On checked exceptions and proof obligations

by Edward Z. Yang

Checked exceptions are a much vilified feature of Java, despite theoretical reasons why it should be a really good idea. The tension is between these two lines of reasoning:

Well-written programs handle all possible edge-cases, working around them when possible and gracefully dying if not. It's hard to keep track of all possible exceptions, so we should have the compiler help us out by letting us know when there is an edge-case that we've forgotten to handle. Thus, checked exceptions offer a mechanism of ensuring we've handled all of the edge-cases.


Frequently checked exceptions are for error conditions that we cannot reasonably recover from close to the error site. Passing the checked exception through all of the intervening code requires each layer to know about all of its exceptions. The psychological design of checked exceptions encourages irresponsible swallowing of exceptions by developers. Checked exceptions don't scale for large amounts of code.

In this post, I suggest another method for managing checked exceptions: prove that the code cannot throw such an exception.

"Prove that the code cannot throw an exception?" you might say. "Impossible! After all, most checked exceptions come from the outside world, and surely we can't say anything about what will happen. A demon could just always pick the worst possible scenario and feed it into our code."

My first answer to the skeptic would be that there do indeed exist examples of checked exceptions that happen completely deterministically, and could be shown to be guaranteed not to be thrown. For example, consider this code in the Java reflection API:

Object o, Field f; // defined elsewhere

The last invocation could throw a checked exception IllegalAccessException, but assuming that the setAccessible call did not fail (which it could, under a variety of conditions), this exception cannot happen! So, in fact, even if it did throw an IllegalAccessException, it has violated our programmer's expectation of what the API should do and a nice fat runtime error will let us notice what's going on. The call to setAccessible discharges the proof obligation for the IllegalAccessException case.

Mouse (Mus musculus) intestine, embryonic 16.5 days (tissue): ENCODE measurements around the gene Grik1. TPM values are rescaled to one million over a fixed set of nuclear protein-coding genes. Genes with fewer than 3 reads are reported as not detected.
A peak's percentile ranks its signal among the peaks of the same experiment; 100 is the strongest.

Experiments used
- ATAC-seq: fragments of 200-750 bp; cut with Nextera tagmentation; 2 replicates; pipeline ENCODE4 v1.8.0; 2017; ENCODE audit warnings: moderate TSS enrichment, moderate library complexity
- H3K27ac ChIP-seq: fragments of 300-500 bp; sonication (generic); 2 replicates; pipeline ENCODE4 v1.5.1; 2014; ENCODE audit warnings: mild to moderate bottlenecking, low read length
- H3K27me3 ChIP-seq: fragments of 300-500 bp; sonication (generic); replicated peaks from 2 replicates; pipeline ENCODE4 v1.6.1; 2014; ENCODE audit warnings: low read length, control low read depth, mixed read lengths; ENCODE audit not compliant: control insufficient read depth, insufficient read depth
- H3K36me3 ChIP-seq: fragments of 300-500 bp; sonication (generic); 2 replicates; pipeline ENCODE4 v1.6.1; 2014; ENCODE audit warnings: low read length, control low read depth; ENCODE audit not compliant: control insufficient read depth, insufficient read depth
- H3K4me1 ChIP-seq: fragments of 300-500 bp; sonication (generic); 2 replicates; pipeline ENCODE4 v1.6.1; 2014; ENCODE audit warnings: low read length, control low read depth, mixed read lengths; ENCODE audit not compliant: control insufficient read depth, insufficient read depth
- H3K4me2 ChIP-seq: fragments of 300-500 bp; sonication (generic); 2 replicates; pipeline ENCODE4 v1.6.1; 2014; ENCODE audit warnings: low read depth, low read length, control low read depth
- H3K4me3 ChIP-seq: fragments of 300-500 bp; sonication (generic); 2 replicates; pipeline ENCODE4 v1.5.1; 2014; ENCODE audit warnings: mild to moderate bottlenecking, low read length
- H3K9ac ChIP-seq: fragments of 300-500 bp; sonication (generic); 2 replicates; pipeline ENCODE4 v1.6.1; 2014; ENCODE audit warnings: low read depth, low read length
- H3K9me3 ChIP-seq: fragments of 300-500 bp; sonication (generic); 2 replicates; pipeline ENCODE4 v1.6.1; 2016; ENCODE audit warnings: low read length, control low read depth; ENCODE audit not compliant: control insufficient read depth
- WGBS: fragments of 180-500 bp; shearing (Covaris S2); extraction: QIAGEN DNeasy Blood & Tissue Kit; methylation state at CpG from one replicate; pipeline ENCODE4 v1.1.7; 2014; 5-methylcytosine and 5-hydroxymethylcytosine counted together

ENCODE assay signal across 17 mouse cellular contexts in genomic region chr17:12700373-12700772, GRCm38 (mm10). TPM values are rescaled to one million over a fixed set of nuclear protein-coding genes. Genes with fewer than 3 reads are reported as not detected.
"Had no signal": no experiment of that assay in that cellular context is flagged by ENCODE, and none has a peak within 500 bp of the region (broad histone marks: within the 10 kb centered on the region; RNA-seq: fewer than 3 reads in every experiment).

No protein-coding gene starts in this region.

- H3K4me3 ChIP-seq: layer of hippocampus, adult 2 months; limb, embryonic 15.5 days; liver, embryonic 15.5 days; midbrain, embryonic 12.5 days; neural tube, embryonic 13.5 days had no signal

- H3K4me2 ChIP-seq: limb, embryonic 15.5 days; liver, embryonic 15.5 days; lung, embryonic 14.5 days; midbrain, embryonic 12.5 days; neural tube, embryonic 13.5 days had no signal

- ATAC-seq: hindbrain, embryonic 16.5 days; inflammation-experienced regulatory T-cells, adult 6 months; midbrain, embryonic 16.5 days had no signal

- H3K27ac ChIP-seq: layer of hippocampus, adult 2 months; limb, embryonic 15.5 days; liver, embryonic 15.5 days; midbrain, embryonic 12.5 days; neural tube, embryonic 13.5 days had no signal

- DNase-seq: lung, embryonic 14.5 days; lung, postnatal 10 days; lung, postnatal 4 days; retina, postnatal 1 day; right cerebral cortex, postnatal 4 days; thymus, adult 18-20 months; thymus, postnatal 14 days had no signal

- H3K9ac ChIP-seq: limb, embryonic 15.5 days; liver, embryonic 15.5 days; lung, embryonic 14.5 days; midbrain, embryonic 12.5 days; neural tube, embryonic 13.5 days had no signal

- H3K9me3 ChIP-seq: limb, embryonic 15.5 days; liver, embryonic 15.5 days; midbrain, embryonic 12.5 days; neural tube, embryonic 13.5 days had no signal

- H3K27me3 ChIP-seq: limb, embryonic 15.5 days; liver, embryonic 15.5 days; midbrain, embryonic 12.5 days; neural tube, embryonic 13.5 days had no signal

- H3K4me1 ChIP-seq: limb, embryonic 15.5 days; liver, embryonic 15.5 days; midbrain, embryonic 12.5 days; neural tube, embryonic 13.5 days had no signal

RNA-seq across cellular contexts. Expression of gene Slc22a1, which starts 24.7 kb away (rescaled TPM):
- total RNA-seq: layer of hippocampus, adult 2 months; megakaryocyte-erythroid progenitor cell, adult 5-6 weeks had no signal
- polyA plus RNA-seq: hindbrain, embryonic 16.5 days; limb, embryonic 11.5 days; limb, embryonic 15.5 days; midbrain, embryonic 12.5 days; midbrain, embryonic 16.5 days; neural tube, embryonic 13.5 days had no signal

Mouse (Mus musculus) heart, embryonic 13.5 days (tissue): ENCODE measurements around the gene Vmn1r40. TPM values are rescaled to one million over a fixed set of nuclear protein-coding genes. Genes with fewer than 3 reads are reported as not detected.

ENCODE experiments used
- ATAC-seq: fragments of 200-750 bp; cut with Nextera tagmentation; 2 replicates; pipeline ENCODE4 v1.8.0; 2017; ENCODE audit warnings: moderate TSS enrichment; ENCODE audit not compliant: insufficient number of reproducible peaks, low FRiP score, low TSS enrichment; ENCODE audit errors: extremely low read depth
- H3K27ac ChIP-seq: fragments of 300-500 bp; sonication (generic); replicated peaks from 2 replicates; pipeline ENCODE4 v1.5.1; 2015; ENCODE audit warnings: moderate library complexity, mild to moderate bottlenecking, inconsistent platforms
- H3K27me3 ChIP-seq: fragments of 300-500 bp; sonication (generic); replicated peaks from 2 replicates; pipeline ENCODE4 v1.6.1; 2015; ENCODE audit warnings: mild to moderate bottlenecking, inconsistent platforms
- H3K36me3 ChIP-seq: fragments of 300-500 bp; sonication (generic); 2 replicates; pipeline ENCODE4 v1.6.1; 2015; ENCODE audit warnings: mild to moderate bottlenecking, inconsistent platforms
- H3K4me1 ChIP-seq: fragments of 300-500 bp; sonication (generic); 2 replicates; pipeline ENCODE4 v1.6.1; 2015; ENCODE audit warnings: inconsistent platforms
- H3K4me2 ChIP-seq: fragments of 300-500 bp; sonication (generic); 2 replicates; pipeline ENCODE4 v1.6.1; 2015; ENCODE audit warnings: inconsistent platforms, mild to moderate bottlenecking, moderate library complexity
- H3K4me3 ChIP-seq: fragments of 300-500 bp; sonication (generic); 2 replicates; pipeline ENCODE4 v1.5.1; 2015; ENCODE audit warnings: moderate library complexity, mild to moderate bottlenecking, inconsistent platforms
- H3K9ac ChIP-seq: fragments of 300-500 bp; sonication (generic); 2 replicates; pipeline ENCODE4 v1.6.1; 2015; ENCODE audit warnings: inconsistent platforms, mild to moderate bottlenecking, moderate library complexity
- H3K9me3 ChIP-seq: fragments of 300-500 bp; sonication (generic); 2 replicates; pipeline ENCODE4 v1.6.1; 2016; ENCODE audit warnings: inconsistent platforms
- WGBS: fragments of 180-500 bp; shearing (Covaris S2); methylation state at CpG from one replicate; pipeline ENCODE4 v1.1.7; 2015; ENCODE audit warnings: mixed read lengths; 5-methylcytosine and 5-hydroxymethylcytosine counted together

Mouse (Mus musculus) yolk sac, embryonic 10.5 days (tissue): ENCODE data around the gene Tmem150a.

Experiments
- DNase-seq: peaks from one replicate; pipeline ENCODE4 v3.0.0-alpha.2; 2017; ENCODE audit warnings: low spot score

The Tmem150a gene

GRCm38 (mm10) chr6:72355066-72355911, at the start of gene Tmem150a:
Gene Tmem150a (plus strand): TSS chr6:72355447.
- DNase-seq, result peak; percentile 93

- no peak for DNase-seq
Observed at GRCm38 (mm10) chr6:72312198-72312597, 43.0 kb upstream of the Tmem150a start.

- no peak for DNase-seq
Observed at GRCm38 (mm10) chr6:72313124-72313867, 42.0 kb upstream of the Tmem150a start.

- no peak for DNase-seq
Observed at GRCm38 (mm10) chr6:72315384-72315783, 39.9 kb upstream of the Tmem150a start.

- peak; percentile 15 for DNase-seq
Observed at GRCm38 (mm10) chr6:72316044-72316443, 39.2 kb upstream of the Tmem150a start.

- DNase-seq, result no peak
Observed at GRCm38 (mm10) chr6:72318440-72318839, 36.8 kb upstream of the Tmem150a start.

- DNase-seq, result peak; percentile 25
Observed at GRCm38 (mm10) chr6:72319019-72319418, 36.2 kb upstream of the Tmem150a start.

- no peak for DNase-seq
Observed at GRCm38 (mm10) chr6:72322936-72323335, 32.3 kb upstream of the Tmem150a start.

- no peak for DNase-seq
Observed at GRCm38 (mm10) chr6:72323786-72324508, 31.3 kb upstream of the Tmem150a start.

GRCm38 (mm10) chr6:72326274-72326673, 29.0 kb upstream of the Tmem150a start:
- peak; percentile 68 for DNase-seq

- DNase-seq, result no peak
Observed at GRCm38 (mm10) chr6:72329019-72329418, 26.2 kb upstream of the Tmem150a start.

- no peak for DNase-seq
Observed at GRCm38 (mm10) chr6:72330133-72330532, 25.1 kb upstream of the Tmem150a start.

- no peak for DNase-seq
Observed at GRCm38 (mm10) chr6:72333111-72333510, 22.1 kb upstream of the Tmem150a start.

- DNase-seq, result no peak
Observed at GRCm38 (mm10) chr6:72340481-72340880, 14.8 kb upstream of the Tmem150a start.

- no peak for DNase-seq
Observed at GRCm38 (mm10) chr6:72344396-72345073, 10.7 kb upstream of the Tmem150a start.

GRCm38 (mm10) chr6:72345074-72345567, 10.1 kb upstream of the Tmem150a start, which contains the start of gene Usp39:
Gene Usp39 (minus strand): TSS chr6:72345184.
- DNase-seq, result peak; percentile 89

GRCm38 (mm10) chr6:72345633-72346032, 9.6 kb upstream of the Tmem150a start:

But this may just be an edge case in a world of overwhelmingly IO-based checked exceptions. So my second answer to the skeptic is that when we program code that interacts with the outside world, we often don't assume that a demon is going to feed us the worst possible input data. (Maybe we should!) We have our own internal model of how the interactions might work, and if writing something that's quick and dirty, it may be convenient to assume that the interaction will proceed in such and such a manner. So once we've written all the validation code to ensure that this is indeed the case (throwing a runtime exception akin to a failed assert if it's not), we once again can assume static knowledge that can discharge our proof obligations. Yes, in a way it’s a cop out, because we haven’t proved anything, just told the compiler, “I know what I’m doing”, but the critical extra is that once we’ve established our assumptions, we can prove things with them, and only need to check at runtime what we assumed.

Of course, Java is not going to get dependent types any time soon, so this is all a rather theoretical discussion. But checked exceptions, like types, are a form of formal methods, and even if you don’t write your application in a dependently typed language, the field can still give useful insights about the underlying structure of your application.


The correspondence between checked exceptions and proofs came to me while listening to Conor McBride's lecture on the Outrageous Arrows of Fortune. I hope to do a write up of this talk soon; it clarified some issues about session types that I had been thinking about.

I consulted the following articles when characterizing existing views of Java checked exceptions.